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Pediatric heart surgery - discharge

Alternate Names

Congenital heart surgery - discharge; Patent ductus arteriosus ligation - discharge; Hypoplastic left heart repair - discharge; Tetralogy of Fallot repair - discharge; Coarctation of the aorta repair - discharge; Heart surgery for children - discharge; Atrial septal defect repair - discharge; Ventricular septal defect repair - discharge; Truncus arteriosus repair - discharge; Total anomalous pulmonary artery correction - discharge; Transposition of great vessels repair - discharge; Tricuspid atresia repair - discharge; VSD repair - discharge; ASD repair - discharge; PDA ligation - discharge; Acquired heart disease - discharge; Heart valve surgery - children - discharge; Heart surgery - pediatric - discharge; Heart transplant - pediatric - discharge

When Your Child Was in the Hospital

Your child had surgery to repair a heart defect. If your child had open-heart surgery, an incision was made through their breastbone or the side of your child's chest. The child also may have been put on a heart-lung bypass machine during surgery.

After the surgery, your child probably stayed in the intensive care unit and then in another part of the hospital.

What to Expect at Home

Your child will need at least 3 or 4 more weeks at home to recover. For larger surgeries, recovery may take 6 to 8 weeks. Talk with your child's doctor about when your child can return to school, daycare, or participate in sports.

Pain after surgery is normal. There may be more pain after closed-heart surgery, compared to open-heart surgery. This is because nerves may have been irritated or cut. Usually, the pain decreases after the second day and con sometimes be managed with acetaminophen (Tylenol).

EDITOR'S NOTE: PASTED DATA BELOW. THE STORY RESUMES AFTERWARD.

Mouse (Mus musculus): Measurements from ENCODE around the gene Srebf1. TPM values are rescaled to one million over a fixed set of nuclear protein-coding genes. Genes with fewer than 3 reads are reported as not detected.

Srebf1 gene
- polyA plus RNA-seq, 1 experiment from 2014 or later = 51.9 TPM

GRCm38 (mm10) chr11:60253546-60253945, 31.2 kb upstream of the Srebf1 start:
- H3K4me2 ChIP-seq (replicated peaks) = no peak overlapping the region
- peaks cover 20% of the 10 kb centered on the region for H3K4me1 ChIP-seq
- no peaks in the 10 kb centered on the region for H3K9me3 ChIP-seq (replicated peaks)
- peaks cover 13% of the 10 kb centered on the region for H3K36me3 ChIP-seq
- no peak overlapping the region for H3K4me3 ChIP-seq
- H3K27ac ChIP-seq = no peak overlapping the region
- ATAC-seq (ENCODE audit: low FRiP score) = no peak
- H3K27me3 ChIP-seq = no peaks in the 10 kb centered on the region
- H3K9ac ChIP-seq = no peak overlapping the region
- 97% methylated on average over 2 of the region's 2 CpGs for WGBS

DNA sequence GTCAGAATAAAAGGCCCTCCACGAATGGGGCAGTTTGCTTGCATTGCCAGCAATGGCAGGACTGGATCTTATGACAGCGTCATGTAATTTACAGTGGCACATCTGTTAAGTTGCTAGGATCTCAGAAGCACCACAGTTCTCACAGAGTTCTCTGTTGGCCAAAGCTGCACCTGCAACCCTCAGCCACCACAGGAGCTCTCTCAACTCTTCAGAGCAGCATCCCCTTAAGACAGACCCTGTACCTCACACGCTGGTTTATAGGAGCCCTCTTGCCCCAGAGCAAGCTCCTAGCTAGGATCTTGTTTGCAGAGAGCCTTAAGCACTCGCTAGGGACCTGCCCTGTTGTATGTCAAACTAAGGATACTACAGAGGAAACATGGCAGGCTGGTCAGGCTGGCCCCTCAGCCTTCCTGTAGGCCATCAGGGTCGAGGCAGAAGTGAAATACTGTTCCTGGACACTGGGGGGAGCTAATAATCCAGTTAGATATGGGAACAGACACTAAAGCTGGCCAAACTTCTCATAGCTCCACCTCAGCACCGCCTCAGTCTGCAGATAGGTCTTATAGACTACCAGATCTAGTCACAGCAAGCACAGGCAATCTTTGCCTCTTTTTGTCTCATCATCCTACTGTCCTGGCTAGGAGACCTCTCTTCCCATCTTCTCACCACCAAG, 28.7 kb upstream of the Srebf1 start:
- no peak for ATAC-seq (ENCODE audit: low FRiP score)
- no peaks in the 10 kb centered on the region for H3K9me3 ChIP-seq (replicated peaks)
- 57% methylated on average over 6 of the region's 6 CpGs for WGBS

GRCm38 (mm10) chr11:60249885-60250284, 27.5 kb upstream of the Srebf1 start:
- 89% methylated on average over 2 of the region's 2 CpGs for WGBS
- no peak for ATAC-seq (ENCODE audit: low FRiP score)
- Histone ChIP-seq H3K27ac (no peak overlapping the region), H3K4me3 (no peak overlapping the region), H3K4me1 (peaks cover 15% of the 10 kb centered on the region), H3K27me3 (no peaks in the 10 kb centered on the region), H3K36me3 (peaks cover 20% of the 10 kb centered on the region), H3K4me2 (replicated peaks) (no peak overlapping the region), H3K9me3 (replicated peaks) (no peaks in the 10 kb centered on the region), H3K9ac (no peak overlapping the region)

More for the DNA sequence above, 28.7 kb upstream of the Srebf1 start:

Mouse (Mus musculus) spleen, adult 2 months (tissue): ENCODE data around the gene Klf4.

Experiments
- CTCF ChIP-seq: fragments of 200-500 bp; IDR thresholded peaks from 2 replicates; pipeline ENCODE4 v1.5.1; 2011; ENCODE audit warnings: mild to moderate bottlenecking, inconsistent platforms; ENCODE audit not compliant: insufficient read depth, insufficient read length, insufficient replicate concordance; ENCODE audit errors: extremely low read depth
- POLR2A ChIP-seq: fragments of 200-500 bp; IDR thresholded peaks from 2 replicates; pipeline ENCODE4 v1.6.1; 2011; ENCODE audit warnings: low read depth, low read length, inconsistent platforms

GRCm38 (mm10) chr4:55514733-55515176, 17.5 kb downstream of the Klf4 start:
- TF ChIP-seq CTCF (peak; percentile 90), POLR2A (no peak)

Many children behave differently after heart surgery. They may be clingy, irritable, wet the bed, or cry. They may do these things even if they were not doing them before their surgery. Support your child through this time, and slowly begin to set the limits that were in place before the surgery.

Activity

If your child is an infant, try not to let them cry for too long for the first 3 - 4 weeks. Help keep them calm by staying calm yourself. When lifting your child, support both their head and bottom for the first 4 - 6 weeks.

Toddlers and older children will often stop any activity if they become tired.

The doctor or nurse will tell you when it is okay for your child to return to school or daycare.

  • Most often, the first few weeks after surgery should be a time to rest.
  • After the first follow-up visit, the doctor will tell you what the child can do.

For the first 4 weeks after surgery, your child should not do any activity where there is a chance they could fall or take a blow to the chest. Your child also should avoid bicycle or skateboard riding, roller skating, swimming, and all contact sports until the child's doctor says it's okay.

If your child has an incision through the breastbone, you must be careful how they use their arms and upper body for the first 6 - 8 weeks:

  • Do not pull or lift the child by their arms. Scoop them up instead.
  • Your child should not do any activities that involve pulling or pushing their arms.
  • Try to keep your child from lifting their arms above their head.
  • Your child should not lift anything heavier than 5 pounds.

Diet

Keep a close eye on your child’s diet to make sure they get enough calories to heal and grow.